If the deceased was a member of BCAA, BCAA would provide a refund of the prorated portion of the membership fees paid from the date of death.

Other common memberships, such as credit unions and Co-op, have equity shares that can be cashed out when the executor submits appropriate documentation.

The job of the executor is to not only cancel the memberships but collect on any accumulated or prepaid amounts.

Physical card and electronic card

Gift cards can come in both a physical form and an electronic form.

The physical form of gift card is like an old physical stock certificate — when an executor finds it, they must determine if the card has value. Calling the issuer of the card is the easiest way to get confirmation.

It is far more difficult to deal with electronic gift cards as the executor may not even know of its existence. If you have a material amount on an electronic card, you may want to create a system that will enable your executor to deal with both physical and electronic gift cards.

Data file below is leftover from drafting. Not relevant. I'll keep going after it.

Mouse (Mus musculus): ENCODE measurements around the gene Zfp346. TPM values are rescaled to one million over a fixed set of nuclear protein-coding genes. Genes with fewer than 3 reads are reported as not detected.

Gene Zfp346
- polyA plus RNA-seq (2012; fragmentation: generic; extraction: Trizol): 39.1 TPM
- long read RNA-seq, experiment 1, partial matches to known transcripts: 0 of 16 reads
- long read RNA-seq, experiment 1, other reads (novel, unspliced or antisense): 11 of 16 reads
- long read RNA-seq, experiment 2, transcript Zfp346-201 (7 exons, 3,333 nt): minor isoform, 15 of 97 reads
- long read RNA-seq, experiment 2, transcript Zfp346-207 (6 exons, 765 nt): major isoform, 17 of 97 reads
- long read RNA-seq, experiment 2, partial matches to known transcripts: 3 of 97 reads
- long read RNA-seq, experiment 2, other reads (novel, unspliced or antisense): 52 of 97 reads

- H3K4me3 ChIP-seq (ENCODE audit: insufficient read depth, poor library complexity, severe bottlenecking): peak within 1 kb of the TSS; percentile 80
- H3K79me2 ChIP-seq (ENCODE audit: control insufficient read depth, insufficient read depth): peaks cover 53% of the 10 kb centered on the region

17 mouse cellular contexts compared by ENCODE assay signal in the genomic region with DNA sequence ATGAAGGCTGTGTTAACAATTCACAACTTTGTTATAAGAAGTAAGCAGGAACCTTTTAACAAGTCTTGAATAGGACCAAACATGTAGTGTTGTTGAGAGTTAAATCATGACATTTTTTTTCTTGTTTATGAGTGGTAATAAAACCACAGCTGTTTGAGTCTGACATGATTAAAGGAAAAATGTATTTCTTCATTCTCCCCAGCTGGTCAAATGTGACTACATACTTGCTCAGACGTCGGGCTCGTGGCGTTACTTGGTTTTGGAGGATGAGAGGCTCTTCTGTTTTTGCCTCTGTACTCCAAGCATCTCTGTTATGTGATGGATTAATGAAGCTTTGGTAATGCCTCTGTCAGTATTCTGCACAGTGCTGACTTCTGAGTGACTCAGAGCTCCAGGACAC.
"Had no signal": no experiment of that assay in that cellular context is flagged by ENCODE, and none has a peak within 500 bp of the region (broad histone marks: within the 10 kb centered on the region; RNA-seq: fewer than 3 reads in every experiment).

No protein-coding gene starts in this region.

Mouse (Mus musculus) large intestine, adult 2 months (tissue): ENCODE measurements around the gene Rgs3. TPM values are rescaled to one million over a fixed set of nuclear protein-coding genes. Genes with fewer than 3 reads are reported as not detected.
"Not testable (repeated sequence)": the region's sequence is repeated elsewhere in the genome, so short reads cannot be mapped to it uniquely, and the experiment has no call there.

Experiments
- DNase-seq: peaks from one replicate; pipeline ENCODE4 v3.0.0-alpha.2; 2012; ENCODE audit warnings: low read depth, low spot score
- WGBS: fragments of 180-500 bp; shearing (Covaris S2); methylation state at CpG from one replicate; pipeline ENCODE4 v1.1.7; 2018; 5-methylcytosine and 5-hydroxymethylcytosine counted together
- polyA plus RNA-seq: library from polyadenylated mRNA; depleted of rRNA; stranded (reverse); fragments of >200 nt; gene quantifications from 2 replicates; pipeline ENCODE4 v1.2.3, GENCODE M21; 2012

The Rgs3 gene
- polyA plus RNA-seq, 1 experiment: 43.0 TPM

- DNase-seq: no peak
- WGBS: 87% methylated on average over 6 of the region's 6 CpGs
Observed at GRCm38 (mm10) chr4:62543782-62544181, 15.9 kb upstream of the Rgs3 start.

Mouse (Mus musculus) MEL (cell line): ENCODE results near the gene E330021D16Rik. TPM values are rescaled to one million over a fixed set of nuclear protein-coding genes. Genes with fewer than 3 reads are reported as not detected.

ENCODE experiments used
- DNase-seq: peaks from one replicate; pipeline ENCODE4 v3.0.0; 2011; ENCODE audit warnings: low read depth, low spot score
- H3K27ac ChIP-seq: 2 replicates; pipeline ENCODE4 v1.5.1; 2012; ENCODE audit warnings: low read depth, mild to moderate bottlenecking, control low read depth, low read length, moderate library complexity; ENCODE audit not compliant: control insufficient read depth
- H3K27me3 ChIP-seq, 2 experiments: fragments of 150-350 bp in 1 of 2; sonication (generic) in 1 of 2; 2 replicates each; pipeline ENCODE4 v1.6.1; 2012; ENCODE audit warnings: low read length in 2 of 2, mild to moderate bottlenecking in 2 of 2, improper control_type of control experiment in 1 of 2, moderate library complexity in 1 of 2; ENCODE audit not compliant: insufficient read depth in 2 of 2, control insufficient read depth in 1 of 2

Expiring gift cards and certificates

Gift cards that were issued before 2009 could expire, but most gift cards now are not allowed to have an expiry date. In 2016 this was outlined in the Prepaid Purchase Cards Regulation (Business Practices and Consumer Protection Act). In British Columbia, gift cards normally cannot expire.

There are a couple of exceptions that relate to cards received as part of a charitable event, prize, or promotional activity of the issuer. For example, a golf course giving out four free rounds of golf for a charity tournament. In these types of situations, the golf course could put an expiry date on the certificate because it was provided for a charitable purpose.